Open Letter to My Students 3 : A Symphonic Meditation on Meaning, Complete in Four Movements

     Movement 1: That’s Not the Point, But How Would We Know?

     Movement 2: How Do We Decide? Turtles All the Way down?

     Movement 3: A Tale of Two Horizons

     Movement 4: Artists Never Copy Wholesale

 

Movement 1: That’s Not the Point, But How Would We Know?

“That’s hardly the point of Passover” says Michael Isaacson, objecting to my Facebook poem, beginning, “The point of Passover is the Spring.” Spring, he continues, is “just a side perk. The point of Passover is to turn slaves into aspiring Jews!”

Michael’s thoughtful objection made me wonder, “Do I really believe what I said? Or am I just being ‘poetic?’” I think I do believe it, but then how do I answer Michael?

“Turn slaves into aspiring Jews,” I presume, is Michael’s updating of the biblical account that portrays God freeing Israel so that they might serve God instead of Pharaoh. But doesn’t that mean that if Egyptian slavery hadn’t prevented our serving God, it would have been alright?

How would we know? How does one even answer questions like this? How do we decide what the point of Passover “really” is?

Movement 2: How Do We Decide? Turtles All the Way down?

In the premodern world, the preferred way to interpret a biblical narrative was midrash, similar to what we might call a sermon today. But midrash is to sermons as poetry is to essays, in that the point of essays and sermons is the content or message being conveyed; whereas in poetry and midrash, the message is largely secondary to the art form that conveys it– which is why we study midrash just for the fun of it: discovering how the midrash arrived at an interpretation even if we find that interpretation useless, banal, or even offensive. Even the Rabbis who wrote it never intended it all to be used equally to guide human life. When we want to cite, sing, or teach a midrash, we sometimes read through pages of examples before finding one we can use — at which time we choose it judiciously; and then outfit it with our own interpretation so as to make our point.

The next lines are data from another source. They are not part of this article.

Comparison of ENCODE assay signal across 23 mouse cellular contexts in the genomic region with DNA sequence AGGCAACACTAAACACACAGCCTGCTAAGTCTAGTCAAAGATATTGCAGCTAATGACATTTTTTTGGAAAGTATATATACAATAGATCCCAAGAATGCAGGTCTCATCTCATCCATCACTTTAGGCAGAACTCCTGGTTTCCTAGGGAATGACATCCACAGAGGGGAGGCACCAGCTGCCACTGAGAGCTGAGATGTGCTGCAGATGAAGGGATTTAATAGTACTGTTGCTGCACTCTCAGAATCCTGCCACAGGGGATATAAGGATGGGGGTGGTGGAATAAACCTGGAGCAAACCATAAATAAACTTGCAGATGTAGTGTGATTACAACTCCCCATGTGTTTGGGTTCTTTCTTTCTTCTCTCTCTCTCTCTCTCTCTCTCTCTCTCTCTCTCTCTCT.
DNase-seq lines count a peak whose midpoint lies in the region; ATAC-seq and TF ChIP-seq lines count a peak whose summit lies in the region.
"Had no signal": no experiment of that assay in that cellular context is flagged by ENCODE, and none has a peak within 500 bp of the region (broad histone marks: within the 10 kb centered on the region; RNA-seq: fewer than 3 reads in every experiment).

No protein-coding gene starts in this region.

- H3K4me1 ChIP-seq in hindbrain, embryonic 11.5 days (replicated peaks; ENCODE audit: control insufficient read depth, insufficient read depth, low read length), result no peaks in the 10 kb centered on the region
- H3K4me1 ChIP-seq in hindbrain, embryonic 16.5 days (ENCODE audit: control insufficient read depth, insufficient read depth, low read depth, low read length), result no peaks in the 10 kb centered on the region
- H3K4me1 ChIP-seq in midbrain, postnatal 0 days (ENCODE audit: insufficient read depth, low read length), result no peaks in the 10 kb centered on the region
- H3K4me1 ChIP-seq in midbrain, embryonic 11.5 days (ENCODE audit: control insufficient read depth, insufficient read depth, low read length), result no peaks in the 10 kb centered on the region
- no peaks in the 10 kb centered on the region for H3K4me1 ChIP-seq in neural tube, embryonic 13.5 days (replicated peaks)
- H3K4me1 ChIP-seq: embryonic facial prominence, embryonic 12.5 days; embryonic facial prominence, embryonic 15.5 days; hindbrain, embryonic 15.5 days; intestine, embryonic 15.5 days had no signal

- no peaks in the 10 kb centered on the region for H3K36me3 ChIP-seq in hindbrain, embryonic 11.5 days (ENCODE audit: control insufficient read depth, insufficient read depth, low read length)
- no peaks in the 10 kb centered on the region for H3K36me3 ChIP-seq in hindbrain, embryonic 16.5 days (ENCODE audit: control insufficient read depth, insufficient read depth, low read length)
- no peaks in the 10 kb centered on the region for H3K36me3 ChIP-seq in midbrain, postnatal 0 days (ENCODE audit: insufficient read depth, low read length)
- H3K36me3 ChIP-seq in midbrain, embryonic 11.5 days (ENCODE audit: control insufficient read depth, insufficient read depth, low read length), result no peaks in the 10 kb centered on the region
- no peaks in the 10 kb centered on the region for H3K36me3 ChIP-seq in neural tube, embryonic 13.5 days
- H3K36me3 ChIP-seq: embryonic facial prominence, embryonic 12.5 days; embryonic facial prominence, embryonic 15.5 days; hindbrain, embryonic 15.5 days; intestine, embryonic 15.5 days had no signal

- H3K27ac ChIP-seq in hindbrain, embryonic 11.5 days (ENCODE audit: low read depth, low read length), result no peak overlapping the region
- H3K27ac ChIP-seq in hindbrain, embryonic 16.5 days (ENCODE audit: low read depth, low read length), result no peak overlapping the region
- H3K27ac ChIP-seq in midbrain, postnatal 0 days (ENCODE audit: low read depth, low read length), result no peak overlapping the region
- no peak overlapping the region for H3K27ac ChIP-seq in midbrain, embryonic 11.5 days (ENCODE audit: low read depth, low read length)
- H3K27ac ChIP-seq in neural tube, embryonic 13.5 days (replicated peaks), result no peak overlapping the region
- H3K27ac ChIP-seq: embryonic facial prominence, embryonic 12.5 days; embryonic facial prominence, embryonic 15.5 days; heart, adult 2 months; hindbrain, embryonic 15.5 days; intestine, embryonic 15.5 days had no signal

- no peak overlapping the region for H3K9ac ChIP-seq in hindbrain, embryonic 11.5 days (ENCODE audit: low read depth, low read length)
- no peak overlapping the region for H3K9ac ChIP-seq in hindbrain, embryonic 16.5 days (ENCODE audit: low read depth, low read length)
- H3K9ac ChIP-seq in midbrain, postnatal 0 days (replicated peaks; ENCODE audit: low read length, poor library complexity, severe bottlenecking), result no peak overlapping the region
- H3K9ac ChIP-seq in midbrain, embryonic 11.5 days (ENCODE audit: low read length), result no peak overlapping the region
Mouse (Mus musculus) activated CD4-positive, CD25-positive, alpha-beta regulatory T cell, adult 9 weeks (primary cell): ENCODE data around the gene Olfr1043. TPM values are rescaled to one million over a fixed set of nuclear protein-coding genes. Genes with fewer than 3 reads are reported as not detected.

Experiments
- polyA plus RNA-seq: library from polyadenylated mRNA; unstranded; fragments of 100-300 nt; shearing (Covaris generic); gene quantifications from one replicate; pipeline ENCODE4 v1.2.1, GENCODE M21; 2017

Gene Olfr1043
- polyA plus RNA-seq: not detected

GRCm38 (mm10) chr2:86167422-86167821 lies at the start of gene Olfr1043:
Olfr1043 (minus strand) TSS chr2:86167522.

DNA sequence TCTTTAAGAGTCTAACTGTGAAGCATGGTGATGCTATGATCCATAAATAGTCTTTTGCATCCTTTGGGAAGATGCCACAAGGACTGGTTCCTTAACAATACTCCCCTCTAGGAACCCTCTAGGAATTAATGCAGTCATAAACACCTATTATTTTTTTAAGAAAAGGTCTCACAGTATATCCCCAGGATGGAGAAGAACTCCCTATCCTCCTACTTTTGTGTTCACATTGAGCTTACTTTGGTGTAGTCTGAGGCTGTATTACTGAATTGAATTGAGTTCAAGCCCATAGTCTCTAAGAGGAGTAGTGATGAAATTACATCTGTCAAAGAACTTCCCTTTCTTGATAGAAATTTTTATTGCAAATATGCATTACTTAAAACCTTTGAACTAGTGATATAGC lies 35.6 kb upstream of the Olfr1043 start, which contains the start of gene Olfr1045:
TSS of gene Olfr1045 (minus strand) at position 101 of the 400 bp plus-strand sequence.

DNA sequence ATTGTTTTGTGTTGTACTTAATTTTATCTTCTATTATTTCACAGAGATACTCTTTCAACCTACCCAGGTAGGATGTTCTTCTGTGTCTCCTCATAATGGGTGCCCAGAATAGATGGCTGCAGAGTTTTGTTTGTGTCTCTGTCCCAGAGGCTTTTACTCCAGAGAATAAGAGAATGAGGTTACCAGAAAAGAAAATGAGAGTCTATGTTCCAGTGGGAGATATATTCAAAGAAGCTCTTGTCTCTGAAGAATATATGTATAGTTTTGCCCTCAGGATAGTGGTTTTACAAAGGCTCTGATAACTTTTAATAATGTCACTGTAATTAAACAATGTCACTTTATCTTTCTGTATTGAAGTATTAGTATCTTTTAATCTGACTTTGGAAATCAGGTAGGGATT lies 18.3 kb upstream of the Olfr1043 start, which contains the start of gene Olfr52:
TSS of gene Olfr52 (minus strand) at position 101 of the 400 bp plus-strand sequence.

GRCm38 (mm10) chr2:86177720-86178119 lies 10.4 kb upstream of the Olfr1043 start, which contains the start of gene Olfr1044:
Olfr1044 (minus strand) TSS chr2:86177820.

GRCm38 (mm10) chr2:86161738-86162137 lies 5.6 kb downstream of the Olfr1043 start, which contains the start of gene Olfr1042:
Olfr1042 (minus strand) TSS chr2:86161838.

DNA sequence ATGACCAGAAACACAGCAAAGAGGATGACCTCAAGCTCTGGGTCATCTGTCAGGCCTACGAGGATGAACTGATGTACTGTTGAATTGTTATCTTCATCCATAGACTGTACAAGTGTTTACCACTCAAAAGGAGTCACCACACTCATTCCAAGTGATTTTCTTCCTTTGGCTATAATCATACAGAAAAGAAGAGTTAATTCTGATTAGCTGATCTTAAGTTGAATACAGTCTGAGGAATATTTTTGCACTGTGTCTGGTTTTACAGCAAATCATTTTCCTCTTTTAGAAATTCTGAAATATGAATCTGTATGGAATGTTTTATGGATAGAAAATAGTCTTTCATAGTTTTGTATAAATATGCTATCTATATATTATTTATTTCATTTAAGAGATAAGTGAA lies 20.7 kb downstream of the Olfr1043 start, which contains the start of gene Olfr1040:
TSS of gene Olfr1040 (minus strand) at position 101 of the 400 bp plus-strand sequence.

Early Reform rabbis replaced midrash with scientific biblical criticism. If midrash on the Bible didn’t tell us what the Bible really said, maybe scientific study could, they hoped; and in fact, it often did. But in fact, as well, it couldn’t tell us what the point of the Bible was, because the Bible’s point wasn’t necessarily our point – that’s the nature of canonized writ: even fundamentalists read and interpret it selectively. We do not live by what we preach so much as we preach what we know we want to live by.

We now know, for example (from scientific criticism), that Passover was originally two festivals, chag hamatsot followed by chag hapesach. Also that the root p.s.ch does not mean “pass over” so much as it means “protect” (as in Isaiah 31:5). In Exodus, the blood of the pesach daubed on the Israelite homes “protected” them from the angel of death. But we do not, on that account, decide from now on to eat matzah for just one day and then offer up something for a holiday renamed “Protection.” Don’t get me wrong. I enormously value biblical scholarship; I love knowing what this or that ancient text originally meant, and sometimes, I do use that knowledge for my own interpretive ends. But I know that in the end, it is the interpretation that matters.

As to the point of Passover, it is indeed, by my reading, setting the slaves free (I’ll get to “Spring” later); and, in Michael’s favor, they are indeed set free so as to serve God, not Pharaoh. But all by itself, doesn’t that imply an ideal social structure of mastery and servitude, the only difference being who the master is – making Passover the reclamation of the servant-people Israel from Pharoah back to God? None of this is likely to make it into our explanation of freedom because we abhor the idea of servitude as an ideal human condition, even if the one being served is God. We use the word “serve” in both cases (Pharaoh and God), but we hardly mean the same thing by it. We should reject the servitude metaphor altogether, and in fact, we do! We pick and choose among contending theories, ignoring the banal, bypassing the problematic, and highlighting the useful. There is no way out of this dilemma. Before we adopt an interpretation, we already have some idea of what counts as a good versus a bad one.

The art of interpretation is called hermeneutics; the problem of more or less knowing in advance what will count as a good interpretation and then finding one that looks good by those standards is an example of what is called the hermeneutical circle. There is no way out of the circle.

A biblical story is itself an interpretation of whatever the Exodus was; both midrash and biblical scholarship are interpretations of that interpretation. Our own reading is an interpretation of an interpretation of an interpretation. Remember the cosmology of the earth resting on the back of a turtle, and that turtle sitting on the back of another turtle, and so on – so that reality is turtles all the way down? Replace “turtles” with “interpretations”: the meaning of things is interpretation all the way down.